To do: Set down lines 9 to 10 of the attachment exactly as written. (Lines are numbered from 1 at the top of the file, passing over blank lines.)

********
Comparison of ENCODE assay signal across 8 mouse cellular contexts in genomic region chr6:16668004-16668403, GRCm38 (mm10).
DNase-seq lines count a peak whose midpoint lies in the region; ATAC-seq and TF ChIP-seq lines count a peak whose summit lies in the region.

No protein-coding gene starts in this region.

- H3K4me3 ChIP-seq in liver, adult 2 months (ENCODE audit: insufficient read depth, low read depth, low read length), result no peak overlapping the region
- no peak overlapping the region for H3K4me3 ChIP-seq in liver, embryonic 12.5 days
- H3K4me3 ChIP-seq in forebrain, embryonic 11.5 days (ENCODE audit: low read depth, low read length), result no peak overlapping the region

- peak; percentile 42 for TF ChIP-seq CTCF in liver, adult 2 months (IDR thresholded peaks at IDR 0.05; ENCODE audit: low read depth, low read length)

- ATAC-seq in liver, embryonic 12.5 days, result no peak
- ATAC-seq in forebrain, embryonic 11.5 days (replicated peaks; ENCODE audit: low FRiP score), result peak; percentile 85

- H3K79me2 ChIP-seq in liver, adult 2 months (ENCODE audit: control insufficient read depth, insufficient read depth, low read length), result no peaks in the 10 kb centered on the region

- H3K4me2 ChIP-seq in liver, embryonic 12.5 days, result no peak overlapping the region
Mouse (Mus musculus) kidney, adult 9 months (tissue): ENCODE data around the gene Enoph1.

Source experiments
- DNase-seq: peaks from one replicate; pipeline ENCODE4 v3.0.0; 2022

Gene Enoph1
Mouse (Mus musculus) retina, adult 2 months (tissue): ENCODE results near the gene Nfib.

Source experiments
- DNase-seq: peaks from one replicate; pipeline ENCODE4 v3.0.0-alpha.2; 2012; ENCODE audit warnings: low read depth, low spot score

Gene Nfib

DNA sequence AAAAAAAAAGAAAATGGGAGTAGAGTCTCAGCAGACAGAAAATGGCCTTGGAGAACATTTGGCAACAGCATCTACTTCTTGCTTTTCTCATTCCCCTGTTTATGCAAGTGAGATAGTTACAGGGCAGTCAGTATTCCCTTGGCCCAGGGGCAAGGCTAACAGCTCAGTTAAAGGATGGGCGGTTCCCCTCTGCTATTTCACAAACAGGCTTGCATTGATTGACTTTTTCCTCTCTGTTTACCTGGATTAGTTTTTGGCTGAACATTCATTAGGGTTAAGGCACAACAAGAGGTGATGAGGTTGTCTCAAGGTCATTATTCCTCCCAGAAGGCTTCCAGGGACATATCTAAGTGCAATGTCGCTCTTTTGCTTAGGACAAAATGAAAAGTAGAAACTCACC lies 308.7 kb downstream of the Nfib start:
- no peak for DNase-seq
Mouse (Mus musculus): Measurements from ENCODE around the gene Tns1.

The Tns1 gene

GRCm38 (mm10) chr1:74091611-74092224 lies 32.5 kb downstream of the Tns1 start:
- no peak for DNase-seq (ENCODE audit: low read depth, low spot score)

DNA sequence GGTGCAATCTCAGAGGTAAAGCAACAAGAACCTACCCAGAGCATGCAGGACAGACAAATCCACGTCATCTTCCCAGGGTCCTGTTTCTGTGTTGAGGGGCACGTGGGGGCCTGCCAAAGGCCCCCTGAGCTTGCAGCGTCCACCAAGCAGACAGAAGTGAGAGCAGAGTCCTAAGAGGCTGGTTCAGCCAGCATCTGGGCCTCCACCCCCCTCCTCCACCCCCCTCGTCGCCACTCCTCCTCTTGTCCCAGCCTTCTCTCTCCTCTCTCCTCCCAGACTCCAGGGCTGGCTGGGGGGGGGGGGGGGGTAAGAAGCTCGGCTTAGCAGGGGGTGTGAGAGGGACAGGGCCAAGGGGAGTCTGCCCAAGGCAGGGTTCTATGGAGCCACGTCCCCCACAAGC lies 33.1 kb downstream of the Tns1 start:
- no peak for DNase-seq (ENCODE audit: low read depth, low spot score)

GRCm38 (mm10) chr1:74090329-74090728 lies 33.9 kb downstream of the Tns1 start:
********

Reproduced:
- ATAC-seq in forebrain, embryonic 11.5 days (replicated peaks; ENCODE audit: low FRiP score), result peak; percentile 85

- H3K79me2 ChIP-seq in liver, adult 2 months (ENCODE audit: control insufficient read depth, insufficient read depth, low read length), result no peaks in the 10 kb centered on the region